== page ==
I founded Women in Leadership Development and Empowerment, Inc. (WILDE), a professional women’s charity organization that provides services for women and children, especially in underserved communities. We organize educative women’s conferences and workshops, that focus on taking care of the woman mentally, physically, spiritually and financially. Under WILDE’s umbrella, I also have mentees in colleges through the Mentor-Mentee and From College to Employed initiatives. I launched the “Take A Stand” campaign in 2017, bringing together community leaders and members of that immediate community for town hall meetings to educate, bring awareness and come up with possible solutions to issues such as gun violence, workplace discrimination and sexual harassment affecting that community. Additionally, I enjoy giving back by offering services to working mothers who otherwise will not be able to afford, or simply showing up at the library and passing out hot chocolate in the winter, or volunteering with the residents in the elderly home – they tell the best stories.

What was your biggest break?
My biggest break is a mindset shift that happened when I became a mom. I survived two very complicated pregnancies and was blessed with two of God’s greatest creations.  But when I was in my moment of pain, I realized I needed to spend more time living and less time planning. This singularly made me more productive and successful at home, as an Air Force Officer and as an Entrepreneur. The more I started appreciating what life has to offer and worry less about the things that are working, I was able to amplify the many things that are working, while also maximizing quality time with my family. 

What advice would you give to someone starting off their career today? 
Be patient. In a world of social media, don’t compare your one month in business with that social media friend’s five years in business. Success takes, work, dedication, consistency and time. You got this!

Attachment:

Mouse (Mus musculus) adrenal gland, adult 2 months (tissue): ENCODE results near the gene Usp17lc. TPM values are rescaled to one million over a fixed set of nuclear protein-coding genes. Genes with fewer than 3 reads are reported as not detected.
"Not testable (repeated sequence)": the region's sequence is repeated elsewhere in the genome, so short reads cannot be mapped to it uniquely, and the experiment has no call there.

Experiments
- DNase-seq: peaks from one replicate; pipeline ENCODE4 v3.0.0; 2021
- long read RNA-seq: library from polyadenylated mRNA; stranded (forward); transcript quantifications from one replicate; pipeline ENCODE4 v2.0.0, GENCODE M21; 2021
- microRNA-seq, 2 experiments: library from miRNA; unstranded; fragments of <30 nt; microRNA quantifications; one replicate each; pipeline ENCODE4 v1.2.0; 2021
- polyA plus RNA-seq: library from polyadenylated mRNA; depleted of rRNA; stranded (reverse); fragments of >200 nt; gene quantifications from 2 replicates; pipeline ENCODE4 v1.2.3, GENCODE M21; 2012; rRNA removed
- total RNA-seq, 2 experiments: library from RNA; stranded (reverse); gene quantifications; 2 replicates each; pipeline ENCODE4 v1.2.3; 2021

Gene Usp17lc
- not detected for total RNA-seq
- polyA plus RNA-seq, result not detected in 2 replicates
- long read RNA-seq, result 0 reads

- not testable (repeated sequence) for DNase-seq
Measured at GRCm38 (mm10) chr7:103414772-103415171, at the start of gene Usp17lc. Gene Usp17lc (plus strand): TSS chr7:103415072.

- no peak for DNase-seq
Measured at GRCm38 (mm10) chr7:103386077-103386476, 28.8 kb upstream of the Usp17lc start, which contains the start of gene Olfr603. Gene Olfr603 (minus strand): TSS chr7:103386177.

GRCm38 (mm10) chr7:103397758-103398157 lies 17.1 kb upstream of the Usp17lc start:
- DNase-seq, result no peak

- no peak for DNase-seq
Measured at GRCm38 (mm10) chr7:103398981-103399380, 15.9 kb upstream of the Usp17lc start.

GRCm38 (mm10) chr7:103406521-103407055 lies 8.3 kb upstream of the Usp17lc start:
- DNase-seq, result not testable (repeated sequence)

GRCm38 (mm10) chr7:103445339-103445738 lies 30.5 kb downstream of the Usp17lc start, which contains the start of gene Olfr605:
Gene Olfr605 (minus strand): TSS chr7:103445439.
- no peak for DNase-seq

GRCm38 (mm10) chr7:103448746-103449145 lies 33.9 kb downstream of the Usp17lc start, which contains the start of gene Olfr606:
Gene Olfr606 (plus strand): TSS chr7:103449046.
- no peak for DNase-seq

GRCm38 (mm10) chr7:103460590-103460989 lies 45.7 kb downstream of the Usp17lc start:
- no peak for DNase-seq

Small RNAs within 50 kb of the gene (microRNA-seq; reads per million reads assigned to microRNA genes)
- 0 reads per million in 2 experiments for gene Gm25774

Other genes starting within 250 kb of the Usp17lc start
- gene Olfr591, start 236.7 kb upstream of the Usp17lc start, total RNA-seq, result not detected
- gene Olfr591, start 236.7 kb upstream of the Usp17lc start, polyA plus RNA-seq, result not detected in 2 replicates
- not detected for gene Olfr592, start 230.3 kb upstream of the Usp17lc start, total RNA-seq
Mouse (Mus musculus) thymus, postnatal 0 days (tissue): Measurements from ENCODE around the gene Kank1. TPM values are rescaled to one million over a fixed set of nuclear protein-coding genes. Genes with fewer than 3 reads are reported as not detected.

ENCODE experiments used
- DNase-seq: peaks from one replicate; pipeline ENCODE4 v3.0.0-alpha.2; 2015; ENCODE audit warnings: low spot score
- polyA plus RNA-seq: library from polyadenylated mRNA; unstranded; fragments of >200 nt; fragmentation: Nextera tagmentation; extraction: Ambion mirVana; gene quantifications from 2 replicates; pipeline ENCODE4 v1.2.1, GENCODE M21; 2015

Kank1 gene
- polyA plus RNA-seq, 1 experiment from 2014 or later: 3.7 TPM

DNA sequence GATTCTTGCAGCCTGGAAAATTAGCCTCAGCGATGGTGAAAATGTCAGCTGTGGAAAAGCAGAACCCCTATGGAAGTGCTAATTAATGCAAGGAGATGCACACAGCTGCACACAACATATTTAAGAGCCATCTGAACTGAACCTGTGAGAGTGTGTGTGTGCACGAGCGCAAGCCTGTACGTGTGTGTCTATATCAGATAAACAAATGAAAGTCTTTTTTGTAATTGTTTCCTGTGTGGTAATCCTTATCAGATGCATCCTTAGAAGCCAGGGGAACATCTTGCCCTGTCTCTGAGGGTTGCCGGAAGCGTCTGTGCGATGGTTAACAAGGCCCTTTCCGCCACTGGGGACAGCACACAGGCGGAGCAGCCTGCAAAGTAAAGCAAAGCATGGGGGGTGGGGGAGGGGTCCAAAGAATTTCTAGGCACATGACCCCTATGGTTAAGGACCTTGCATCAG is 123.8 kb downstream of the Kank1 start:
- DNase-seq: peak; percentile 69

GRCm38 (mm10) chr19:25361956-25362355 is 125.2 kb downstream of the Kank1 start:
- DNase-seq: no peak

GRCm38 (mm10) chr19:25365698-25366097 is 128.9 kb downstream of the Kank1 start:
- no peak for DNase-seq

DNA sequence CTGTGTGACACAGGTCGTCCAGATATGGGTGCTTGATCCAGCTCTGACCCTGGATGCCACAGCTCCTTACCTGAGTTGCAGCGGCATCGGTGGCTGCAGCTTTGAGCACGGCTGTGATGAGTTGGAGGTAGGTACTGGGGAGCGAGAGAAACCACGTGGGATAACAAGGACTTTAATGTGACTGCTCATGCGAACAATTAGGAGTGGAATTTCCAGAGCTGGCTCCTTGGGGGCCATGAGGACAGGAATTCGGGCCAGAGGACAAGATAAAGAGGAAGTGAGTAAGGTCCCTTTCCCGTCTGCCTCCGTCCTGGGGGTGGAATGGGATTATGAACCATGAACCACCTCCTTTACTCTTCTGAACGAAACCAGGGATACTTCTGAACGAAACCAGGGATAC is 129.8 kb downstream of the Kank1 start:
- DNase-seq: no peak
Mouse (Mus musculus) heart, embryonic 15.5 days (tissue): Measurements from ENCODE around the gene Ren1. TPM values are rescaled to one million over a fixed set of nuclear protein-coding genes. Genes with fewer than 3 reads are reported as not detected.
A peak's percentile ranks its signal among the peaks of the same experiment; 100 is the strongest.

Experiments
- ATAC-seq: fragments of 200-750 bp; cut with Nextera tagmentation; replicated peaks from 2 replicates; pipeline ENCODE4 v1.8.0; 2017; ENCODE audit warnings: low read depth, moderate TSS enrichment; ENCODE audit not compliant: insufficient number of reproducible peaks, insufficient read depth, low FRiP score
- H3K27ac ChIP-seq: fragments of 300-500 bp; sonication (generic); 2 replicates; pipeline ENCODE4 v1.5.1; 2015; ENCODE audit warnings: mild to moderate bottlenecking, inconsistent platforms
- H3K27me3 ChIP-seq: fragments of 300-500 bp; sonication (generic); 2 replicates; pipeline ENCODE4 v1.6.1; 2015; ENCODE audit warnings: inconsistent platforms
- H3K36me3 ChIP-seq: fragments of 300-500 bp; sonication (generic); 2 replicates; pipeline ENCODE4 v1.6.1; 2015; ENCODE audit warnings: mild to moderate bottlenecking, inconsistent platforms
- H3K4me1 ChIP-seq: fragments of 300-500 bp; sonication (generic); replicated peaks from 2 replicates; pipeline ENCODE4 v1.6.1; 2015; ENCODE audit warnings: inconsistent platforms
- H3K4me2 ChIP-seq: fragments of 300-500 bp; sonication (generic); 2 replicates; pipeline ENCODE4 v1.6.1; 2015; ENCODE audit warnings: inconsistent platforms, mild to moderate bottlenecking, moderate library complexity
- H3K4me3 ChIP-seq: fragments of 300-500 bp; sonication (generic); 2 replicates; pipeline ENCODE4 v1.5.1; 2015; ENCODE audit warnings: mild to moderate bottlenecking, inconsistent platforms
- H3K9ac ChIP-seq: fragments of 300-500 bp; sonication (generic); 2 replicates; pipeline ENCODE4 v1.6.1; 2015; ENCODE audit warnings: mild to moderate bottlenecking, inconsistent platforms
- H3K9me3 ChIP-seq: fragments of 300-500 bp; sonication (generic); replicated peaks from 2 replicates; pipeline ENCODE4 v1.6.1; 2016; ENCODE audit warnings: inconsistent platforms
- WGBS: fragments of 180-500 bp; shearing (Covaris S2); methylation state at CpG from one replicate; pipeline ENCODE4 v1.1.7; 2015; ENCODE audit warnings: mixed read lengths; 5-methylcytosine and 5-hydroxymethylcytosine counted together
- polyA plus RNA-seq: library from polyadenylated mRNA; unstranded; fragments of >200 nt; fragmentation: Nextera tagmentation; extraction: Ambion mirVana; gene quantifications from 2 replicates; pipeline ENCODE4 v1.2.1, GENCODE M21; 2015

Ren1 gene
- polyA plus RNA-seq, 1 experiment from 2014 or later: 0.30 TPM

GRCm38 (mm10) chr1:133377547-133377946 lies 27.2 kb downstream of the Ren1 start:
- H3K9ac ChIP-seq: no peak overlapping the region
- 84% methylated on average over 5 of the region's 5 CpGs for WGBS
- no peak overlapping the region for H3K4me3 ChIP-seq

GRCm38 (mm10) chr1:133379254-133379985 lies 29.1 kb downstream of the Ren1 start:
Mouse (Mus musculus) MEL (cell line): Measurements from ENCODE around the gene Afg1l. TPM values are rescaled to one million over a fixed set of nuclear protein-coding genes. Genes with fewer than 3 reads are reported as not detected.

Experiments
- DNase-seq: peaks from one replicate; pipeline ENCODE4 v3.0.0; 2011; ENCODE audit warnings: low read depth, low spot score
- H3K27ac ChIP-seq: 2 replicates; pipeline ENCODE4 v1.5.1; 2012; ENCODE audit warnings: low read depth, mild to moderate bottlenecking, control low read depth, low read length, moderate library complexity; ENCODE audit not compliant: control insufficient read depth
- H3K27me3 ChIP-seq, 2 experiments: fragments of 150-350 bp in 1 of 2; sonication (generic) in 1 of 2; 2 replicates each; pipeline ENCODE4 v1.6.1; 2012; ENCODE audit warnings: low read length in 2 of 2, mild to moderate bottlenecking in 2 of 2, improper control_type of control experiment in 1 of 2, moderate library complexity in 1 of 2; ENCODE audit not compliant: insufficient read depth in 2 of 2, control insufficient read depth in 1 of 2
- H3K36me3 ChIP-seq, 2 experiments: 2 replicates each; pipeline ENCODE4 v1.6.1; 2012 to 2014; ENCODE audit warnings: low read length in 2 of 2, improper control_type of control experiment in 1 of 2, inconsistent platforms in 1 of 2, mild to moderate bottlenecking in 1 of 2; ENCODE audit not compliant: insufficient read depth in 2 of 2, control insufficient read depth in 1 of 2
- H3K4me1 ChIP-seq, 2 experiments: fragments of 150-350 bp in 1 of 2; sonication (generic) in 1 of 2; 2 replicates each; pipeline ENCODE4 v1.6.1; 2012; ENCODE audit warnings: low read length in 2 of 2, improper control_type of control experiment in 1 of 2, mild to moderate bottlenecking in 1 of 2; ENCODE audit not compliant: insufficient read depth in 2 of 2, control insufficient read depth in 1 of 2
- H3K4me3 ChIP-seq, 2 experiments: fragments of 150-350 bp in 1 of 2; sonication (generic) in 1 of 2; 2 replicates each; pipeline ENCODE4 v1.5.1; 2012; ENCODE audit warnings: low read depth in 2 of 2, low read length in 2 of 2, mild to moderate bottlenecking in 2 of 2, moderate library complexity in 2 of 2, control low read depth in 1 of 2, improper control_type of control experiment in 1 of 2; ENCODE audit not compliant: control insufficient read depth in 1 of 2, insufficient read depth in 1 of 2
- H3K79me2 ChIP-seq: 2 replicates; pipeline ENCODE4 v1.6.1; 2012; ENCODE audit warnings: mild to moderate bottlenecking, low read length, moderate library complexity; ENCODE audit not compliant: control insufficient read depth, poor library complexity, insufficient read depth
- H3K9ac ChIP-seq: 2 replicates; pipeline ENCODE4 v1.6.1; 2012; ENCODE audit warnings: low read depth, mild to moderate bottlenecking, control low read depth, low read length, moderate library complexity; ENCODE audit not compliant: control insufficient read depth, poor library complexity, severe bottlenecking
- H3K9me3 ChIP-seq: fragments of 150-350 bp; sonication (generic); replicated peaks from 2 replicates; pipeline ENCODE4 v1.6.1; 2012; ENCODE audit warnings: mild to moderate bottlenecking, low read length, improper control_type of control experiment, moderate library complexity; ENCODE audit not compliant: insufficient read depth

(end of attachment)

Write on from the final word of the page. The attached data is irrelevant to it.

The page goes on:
What is a problem you are trying to solve? 
From over 10 years coaching women, I noticed several of my clients have a bright idea to do something good for society, but they are seating on it because of fear or lack of know how. There is someone waiting to be transformed by these ideas if they would just execute on their ideas. Additionally, statistics shows that 80% of people feel great about themselves when they do something for others. Then there are those who decide to do something about it and start a nonprofit to solve a particular situation, but have zero clue on how to execute or properly structure the organization. We need these good and bright ideas to flood the world. Through my signature program, The Nonprofit Institute, I’m offering a blueprint for those who have an interest in becoming Nonprofit Entrepreneurs to launch structured, executable and sustainable 501(c)(3) nonprofits organizations that will yield lasting impacts and transform lives.

What do you do to get a culture fix? 
I was born in Cameroon, West Africa and grew up in a family with high cultural values. I enjoy going back down memory lane to my upbringing in Cameroon and growing up in our family home in Jonesboro, GA. I get my most culture fix by listening to Makosa music, cooking fufu and eru, and other Cameroonian meals. I also enjoy spending time with others that foster the culture through art, music, food and various aspects. 

What is a fun or little known fact about you that you wouldn’t mind sharing? 
I have never eaten mac & cheese, gravy or lasagna! 

Don’t miss Linda as a panelist at the Millennial Summit on August 6th and 7th! #inWilm readers get 10% off with discount code InWilm19 when you register.